What barriers might hinder the success of your project and how do you plan to overcome them?
The primary risks and associated mitigation strategies being employed by Nuru Energy to ensure the long-term sustainability of our project are as follows:
1. Reliance on MFIs for VLE finance: Nuru Energy will spread this risk by engaging with multiple MFIs as well as rural banks and cooperatives across its working areas in India and East Africa. We are in talks with multiple rural distribution partners and have built in enough flexibility into our model to absorb different kinds of credit instruments to be extended to our VLEs.
2. Scalability of revenue: Our revenue model is highly scalable because of the multiple revenue sources that have been built into it. Nuru Energy accrues revenue in 3 ways from the sale of each light; namely: revenue from light sales, revenue from carbon credits and ‘microfranchise fees’ collected as a percentage of every entrepreneur’s recharge fees earnings. The latter two forms of revenue are highly sustainable because they are expected to carry on well beyond the sale of each light.
3. Achieving optimum distribution: Nuru Energy is able to scale quickly by leveraging corporate sponsorships for our POWERCycles, thereby lowering the capital burden to each VLE.
4. Attrition of Nuru Energy staff: Our rural distribution partners will bring with them a database of potential recruits. Cross-functional training programs for all our employees will be employed to fill any gaps left by vacancies in the interim period.
Tell us about your partnerships
Our most important linkage is with microfinance institutions (MFIs). Instead of selling our lights directly to the end consumer, which requires large inventories, slow turnover, many sales representatives and high working capital requirements, we sell directly to an MFI. The MFI then loans sets of 20-50 lights to each VLE who resells the lights to the end consumers in her/his community. With the revenue from reselling the lights and charging customers for recharges, the entrepreneur pays back the loan over 2-3 months. This financing structure allows us to set up microfranchises with almost anyone, anywhere; and, with the MFI providing most of the capital, Nuru can focus its resources on rapidly setting up more field offices. The beneficial relationship is mutual; MFIs can increase their client base with a proven business and significantly reduce risk by funding income generating assets.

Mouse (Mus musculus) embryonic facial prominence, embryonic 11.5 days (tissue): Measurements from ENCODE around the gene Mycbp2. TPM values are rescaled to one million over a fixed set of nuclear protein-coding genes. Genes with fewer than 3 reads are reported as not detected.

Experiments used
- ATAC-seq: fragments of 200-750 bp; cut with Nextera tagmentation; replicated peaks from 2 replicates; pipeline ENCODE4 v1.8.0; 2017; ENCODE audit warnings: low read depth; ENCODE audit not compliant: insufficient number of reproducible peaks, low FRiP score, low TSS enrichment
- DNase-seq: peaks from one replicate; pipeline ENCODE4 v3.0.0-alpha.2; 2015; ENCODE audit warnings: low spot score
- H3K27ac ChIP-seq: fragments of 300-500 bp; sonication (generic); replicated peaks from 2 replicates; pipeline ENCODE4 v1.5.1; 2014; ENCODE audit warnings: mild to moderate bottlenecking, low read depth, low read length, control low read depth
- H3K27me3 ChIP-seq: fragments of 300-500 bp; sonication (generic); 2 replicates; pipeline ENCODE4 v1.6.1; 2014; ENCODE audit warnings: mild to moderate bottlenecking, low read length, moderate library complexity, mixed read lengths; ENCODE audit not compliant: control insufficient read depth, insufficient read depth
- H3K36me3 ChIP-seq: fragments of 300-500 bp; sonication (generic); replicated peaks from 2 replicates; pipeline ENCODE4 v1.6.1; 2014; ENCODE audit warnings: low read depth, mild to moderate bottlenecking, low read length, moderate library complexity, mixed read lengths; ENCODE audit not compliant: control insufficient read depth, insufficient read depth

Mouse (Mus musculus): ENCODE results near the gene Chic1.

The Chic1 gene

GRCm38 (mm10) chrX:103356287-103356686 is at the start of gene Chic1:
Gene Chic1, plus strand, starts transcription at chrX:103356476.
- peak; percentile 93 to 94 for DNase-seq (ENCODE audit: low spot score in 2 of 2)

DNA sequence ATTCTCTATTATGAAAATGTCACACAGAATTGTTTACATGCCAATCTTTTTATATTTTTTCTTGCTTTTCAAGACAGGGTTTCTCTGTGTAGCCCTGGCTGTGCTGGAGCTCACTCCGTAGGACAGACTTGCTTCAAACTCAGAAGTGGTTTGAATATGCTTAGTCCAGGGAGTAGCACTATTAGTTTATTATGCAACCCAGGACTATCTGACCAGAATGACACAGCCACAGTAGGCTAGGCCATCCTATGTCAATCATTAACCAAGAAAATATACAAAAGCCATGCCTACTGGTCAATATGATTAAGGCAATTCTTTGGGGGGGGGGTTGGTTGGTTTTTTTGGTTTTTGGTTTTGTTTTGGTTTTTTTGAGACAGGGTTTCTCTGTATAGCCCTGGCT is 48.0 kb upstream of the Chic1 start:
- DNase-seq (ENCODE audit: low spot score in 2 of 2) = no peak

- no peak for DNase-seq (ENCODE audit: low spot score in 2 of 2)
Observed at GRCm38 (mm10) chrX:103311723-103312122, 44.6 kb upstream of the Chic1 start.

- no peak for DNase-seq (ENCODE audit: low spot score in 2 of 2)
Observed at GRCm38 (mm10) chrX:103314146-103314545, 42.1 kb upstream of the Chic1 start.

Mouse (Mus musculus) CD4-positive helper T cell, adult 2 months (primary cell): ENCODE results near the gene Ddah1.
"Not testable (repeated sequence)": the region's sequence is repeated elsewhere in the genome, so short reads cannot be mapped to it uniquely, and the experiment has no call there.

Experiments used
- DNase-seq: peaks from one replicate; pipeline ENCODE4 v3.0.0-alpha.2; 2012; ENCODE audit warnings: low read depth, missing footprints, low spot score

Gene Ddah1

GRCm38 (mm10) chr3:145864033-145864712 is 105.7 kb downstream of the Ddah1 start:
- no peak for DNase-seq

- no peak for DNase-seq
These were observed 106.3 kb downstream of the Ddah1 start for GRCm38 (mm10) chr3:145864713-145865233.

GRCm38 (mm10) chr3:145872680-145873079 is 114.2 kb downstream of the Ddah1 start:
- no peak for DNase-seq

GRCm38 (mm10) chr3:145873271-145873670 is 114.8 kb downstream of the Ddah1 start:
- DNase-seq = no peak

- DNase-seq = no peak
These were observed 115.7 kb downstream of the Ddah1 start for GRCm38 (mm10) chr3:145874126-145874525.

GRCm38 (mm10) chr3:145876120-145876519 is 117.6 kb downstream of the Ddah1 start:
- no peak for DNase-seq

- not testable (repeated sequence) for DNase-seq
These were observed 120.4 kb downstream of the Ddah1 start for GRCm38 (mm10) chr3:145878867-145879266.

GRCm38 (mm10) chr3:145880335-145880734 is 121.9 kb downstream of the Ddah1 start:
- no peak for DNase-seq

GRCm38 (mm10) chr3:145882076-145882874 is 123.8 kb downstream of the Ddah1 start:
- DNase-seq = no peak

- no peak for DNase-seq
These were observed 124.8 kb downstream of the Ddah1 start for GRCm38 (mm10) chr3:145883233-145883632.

In India, Nuru Energy is partnering with BASIX, that works in over 16 states across the country with millions of customers. We have run pilot projects with BASIX since December 2009 in 3 districts and 2 states in India and are currently negotiating a national-level MoU. In Rwanda we partner with Urwega Opportunity Bank (UOB). Operating since 1997, UOB has emerged as the premier Rwandan MFI and was named "Best MFI in Rwanda" in the 2004 "Year of Microfinance". We are in advanced negotiations with Kiva.org, Calvert Foundation, and Equity Bank, amongst others, to be our microfinance partners in other countries.